Best Supporting Actor had three certain choices confirmed with Mahershala Ali in “Moonlight,” Jeff Bridges in “Hell or High Water” and Dev Patel in “Lion.” Michael Shannon’s nomination in the category for his terrific work in “Nocturnal Animals” over Golden Globe winning costar Aaron Taylor-Johnson shouldn’t really come as much of a surprise to those who’ve seen the film. Both are fantastic.
Lucas Hedges’ great work opposite Casey Affleck in “Manchester By The Sea” is well earned, though the Academy could have gone in any number of directions here, including Hugh Grant in “Florence Foster Jenkins,” Issey Ogata in “Silence” or my personal favorite fifth option, Mykelti Williamson in “Fences.”
The Academy seemed to take the most chances with their nominations in the Best Actress category, though Natalie Portman in “Jackie,” Emma Stone in “La La Land” and 20-time nominee Meryl Streep in “Florence Foster Jenkins” aren’t surprises by any means.
The biggest omission in any category has to be Amy Adams getting left out here despite her flawless performance in “Arrival,” a Best Picture nominee that simply does not work without Adams killing it in the lead role. Golden Globe winner Isabelle Huppert of “Elle” shouldn’t be as much of a surprise as it still feels like given her upset win last month, though Ruth Negga’s work in the barely-seen “Loving” will have average moviegoers who have never heard of the film scratching their heads.
Best Actor, as expected, will feature the two-horse race between front runners Casey Affleck in “Manchester By The Sea” and Denzel Washington in “Fences.” They are joined by nominees Andrew Garfield in “Hacksaw Ridge,” Ryan Gosling in “La La Land” and Viggo Mortensen in “Captain Fantastic.”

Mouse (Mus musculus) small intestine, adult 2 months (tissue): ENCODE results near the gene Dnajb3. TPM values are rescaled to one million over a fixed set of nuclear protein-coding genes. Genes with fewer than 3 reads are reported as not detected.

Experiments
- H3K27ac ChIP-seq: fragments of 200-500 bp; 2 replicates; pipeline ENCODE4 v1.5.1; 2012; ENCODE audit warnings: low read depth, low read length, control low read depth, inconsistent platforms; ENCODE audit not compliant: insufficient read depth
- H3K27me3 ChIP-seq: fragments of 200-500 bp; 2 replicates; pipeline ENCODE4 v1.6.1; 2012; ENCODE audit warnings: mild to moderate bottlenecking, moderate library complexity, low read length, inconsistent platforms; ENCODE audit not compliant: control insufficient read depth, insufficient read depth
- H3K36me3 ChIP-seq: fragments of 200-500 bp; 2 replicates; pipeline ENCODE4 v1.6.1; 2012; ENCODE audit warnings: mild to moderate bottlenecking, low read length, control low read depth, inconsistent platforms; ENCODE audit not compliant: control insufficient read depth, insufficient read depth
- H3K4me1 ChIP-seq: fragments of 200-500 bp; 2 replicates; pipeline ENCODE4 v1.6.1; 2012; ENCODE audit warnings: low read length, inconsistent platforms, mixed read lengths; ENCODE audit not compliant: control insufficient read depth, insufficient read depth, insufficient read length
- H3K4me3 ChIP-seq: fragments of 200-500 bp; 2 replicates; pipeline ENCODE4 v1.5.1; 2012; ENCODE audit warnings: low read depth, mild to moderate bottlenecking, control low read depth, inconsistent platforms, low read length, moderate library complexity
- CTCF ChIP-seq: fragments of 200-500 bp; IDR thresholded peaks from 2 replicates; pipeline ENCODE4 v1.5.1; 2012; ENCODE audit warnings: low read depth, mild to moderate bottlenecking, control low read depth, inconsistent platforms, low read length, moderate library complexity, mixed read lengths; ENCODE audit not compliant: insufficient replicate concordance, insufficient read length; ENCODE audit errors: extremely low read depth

All are deserving, though it feels as if Garfield is nominated for the wrong film as his performance in Scorsese’s “Silence” is perhaps the best of his young career. Mortensen does a fine job in a great film, though “Captain Fantastic” feels like any number of terrific indie comedies that seem to come out every year. To me, Paul Dano and Daniel Radcliffe are both better in the tonally similar “Swiss Army Man,” but there are far too many fart jokes in that film for the Academy to take notice.
Other various thoughts
“La La Land” getting 14 nominations makes sense if you watch the film, though it will be incredibly unlikely the film carries the day as easily come Oscar night as it did sweeping all seven categories at this year’s Golden Globes. Backlash from the Globes could actually hurt its chances overall, though it probably has the best shot at Best Picture given the Academy’s preferential balloting system in the category.
It feels pretty foolish for the Academy to pass on Pharrell’s incredibly catching tune “Runnin’” from “Hidden Figures” in the Best Original Song category given two “La La Land” nominations for “Audition (The Fools Who Dream)” and “City of Stars.” Voters might split their votes between the two songs and open the door for “Hamilton” creator Lin-Manuel Miranda to slip in and win the category with the great “How Far I’ll Go” from the hit Disney animated film “Moana.”
“O.J. Made In America” should be the consensus favorite for Best Documentary, though the Academy certainly needs to clarify what is eligible here (and in the supporting acting categories). Like most who’ve seen Ezra Edelman’s terrific doc, I caught “O.J. Made In America” spread across several parts on ESPN rather than in one seven-hour sitting at a theater. To me, it’s a television miniseries rather than a single documentary. It will win, and probably deserves to, but it still seems fishy.
Other nominations that I would have liked to have seen:
– Alicia Vikander and Michael Fassbender for “The Light Between Oceans”
– David Mackenzie’s direction for “Hell or High Water”
– Love somewhere, anywhere for “Sing Street”
– John Goodman for “10 Cloverfield Lane”
– “Weiner” for Best Documentary